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See if this article of mine originally published in 1994 by Nonprofit Management Strategies remains relevant today. I am struck by how many of the principles presented here made it into Fundraising Strategies for Community Colleges eighteen years later. Can you recognize any organizations you know in the advice below?
Repositioning for Fund Raising
Loss of Government Funding Often Sparks Attempts to Enter the Fundraising Market
You are the executive director of a small agency that historically has not raised much in the way of private funds. You have just been notified that long-held government funding will be lost or curtailed. After the initial panic wears off, you take a deep breath and resolve—once again—to approach the board about the need to raise funds.
Just don’t overlook the need to reposition the agency for fundraising.
Organizations that ask themselves, “Why can’t we raise funds?” often overlook one obvious answer: government funding.
Like an I.V. in a patient’s arm, government funding is an artificial-life support compared to fundraising in the private sector. Yet there’s no problem until it’s cut off.
In the book Nonprofits for Hire (Harvard U Press), authors Steven Rathgeb Smith and Michael Lipsky assert that governmental funding now accounts for roughly half of all social service agency income. They estimate the amount of governmental funding to be in the range of $15 billion a year.
Can this amount of money change nonprofit organizational culture? The answer is, “You bet!”
“Is he knocking government funding?” you ask.
Only to the extent that government funding breeds an organizational culture of indifference to fundraising. And that, unfortunately, is a common occurrence.
The reason not to engage in fundraising is, of course, it’s too hard. And organizations that have failed in past attempts to raise funds know better than anyone how hard it can be.
Repositioning involves three elements:
- Make your own commitment. (You. The executive director.)
- Give volunteer leadership a stake. (Here comes the culture change…)
- Enlist your board of directors. (They may never forgive you, but they will respect you.)
The Executive Director’s Commitment
A note to the executive director: You are the fundraiser in-chief. It’s your responsibility to:
- Educate yourself.
- Get serious about fundraising.
- Develop a realistic plan to reposition the agency.
- Cultivate volunteers everywhere you go.
Volunteer Leaders Are Made Not Born
Certainly one of the most fascinating elements of philanthropy is the human drama of volunteer relations, and the leader of any nonprofit organization has got to be good at it.
Many seasoned professionals will tell you the most satisfying part of their job consists of the many and varied relationships they enjoy with their volunteers. So how do you and your organization take advantage of this? You know the old saying about business—“location, location, and location.” With volunteers, it’s “cultivation, cultivation, and cultivation.”
The Board of Directors: They Really Will Forgive You
Here’s a premise you may not like: It is the responsibility of the executive director to manage the culture and performance of the board of directors.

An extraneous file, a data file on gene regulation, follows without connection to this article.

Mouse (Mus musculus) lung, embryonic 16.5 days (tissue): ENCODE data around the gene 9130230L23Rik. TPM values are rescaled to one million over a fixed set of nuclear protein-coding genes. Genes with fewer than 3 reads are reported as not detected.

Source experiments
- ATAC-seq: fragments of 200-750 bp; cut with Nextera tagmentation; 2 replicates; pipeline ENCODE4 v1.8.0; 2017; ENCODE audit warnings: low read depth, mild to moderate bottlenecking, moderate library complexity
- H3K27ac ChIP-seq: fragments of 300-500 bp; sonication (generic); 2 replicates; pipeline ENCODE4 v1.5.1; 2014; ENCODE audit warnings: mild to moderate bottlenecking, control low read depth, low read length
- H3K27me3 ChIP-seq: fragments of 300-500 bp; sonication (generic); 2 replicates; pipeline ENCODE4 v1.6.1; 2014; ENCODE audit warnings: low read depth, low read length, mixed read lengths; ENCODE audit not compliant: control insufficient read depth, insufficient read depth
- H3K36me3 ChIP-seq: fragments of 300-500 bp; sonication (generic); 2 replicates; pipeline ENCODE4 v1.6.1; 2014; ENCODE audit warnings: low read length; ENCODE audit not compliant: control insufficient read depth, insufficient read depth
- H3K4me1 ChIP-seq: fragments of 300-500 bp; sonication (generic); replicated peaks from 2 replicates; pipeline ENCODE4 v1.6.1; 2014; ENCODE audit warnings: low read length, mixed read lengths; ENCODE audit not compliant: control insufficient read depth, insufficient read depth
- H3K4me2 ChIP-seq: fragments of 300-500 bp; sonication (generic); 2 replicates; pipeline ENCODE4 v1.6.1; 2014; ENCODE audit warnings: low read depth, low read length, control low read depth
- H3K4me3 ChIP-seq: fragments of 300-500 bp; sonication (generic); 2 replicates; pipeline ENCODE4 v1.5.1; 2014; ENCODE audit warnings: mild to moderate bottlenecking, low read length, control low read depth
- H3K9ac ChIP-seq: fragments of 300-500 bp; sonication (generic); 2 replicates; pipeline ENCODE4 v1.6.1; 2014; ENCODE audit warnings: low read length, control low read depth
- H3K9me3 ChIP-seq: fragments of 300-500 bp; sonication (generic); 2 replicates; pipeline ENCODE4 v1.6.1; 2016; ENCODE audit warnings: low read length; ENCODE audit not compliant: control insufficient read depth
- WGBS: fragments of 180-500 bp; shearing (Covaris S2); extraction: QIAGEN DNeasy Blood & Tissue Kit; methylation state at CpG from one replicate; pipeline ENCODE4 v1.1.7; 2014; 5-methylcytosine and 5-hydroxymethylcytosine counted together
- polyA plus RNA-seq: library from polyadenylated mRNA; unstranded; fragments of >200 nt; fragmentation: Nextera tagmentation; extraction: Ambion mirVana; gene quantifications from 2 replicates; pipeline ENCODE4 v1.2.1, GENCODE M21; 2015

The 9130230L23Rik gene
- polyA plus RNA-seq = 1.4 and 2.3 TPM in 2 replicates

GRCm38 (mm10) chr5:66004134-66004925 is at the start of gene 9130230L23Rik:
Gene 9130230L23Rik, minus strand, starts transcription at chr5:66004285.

And a premise they may not like: Repositioning for fundraising nearly always requires significant change at the board level.
Significant change at the board level is accomplished via the Alpha and Omega of board building: the nomination process and evaluation process. These processes belong to the board, but are managed in part by the executive director.
You can be successful without a high-powered board in the traditional sense of the term. There are many wonderful organizations out there proving it every day.
But you cannot be successful without the attention—and involvement—of your board. The trick is in finding the right roles for committed, trained board members to play. And of course, everybody gives.
Here are 12 keys to board success:
- The board must establish the repositioning effort as the number one or two priority of the organization. The effort must be characterized by measurable goals and accountability for performance.
- Find your potential board president and work for his or her advancement to that position. Lobby.
- Educate the board as to the principles of fundraising. Use outside counsel.
- Define “Give, get, or get off” and enforce it. This means offering nonperformers an “out” such as your new “advisory council.”
- Recruit strategically.
- Seek commitment, time, talent, connections, influence, and money.
- Without commitment, the other resources are wasted.
- Define expectations up front. Be firm. Be clear.
- Cultivate those who really interest you. Their time should be worth your time.
- Make a compelling case for the need and the mission.
- Giving begins with the board. Make it your first campaign.
- No one is exempt. All trustees must feel some involvement with the fundraising process.
Ira S. Robbins wrote in Fundraising: A Crucial Role for Board Members:
“The first responsibility of a board member, of course, is for himself or herself to make a contribution. It may be a large amount or small, but giving is of great importance.”
Nine Handy Maxims by Which to Survive & Thrive
- It is not sufficient to preserve the status quo.
- Success on a modest fundraising project is better than failure on a large one.
- Avoid committees where possible.
- Get out of the office.
- Fundraising performed in the context of a cohesive plan wastes no effort.
- Grantwriting is not fundraising.
- Board giving is the cornerstone of all giving.
- Give yourself two years.
- The truth about fundraising is that it’s hard—but it’s worth it!